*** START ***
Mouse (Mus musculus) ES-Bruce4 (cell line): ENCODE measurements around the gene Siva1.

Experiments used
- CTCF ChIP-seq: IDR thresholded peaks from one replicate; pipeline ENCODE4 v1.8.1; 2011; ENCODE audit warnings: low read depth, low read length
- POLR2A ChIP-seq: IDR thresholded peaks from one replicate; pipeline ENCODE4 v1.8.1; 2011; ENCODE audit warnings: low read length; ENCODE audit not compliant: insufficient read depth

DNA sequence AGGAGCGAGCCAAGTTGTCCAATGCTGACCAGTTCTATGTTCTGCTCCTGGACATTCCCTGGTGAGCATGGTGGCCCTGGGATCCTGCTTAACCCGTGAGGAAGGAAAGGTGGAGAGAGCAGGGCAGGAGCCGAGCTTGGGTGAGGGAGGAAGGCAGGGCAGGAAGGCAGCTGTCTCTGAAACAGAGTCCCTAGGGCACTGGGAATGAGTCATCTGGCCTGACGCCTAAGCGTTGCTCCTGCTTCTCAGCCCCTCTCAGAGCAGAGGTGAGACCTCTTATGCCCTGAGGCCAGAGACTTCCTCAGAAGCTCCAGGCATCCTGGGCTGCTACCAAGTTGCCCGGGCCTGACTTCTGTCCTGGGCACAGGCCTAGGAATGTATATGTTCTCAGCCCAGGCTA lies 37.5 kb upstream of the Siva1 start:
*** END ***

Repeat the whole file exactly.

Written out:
Mouse (Mus musculus) ES-Bruce4 (cell line): ENCODE measurements around the gene Siva1.

Experiments used
- CTCF ChIP-seq: IDR thresholded peaks from one replicate; pipeline ENCODE4 v1.8.1; 2011; ENCODE audit warnings: low read depth, low read length
- POLR2A ChIP-seq: IDR thresholded peaks from one replicate; pipeline ENCODE4 v1.8.1; 2011; ENCODE audit warnings: low read length; ENCODE audit not compliant: insufficient read depth

DNA sequence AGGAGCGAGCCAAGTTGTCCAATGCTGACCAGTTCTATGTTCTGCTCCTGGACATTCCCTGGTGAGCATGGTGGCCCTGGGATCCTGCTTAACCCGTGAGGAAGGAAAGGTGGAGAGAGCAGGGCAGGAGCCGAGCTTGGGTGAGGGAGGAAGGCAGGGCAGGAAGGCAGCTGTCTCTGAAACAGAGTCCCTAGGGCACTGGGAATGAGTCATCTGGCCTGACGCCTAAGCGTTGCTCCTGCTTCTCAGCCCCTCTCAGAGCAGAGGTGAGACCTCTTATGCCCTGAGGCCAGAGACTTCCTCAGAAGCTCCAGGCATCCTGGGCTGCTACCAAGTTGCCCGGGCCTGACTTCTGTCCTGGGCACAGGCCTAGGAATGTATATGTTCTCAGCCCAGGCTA lies 37.5 kb upstream of the Siva1 start: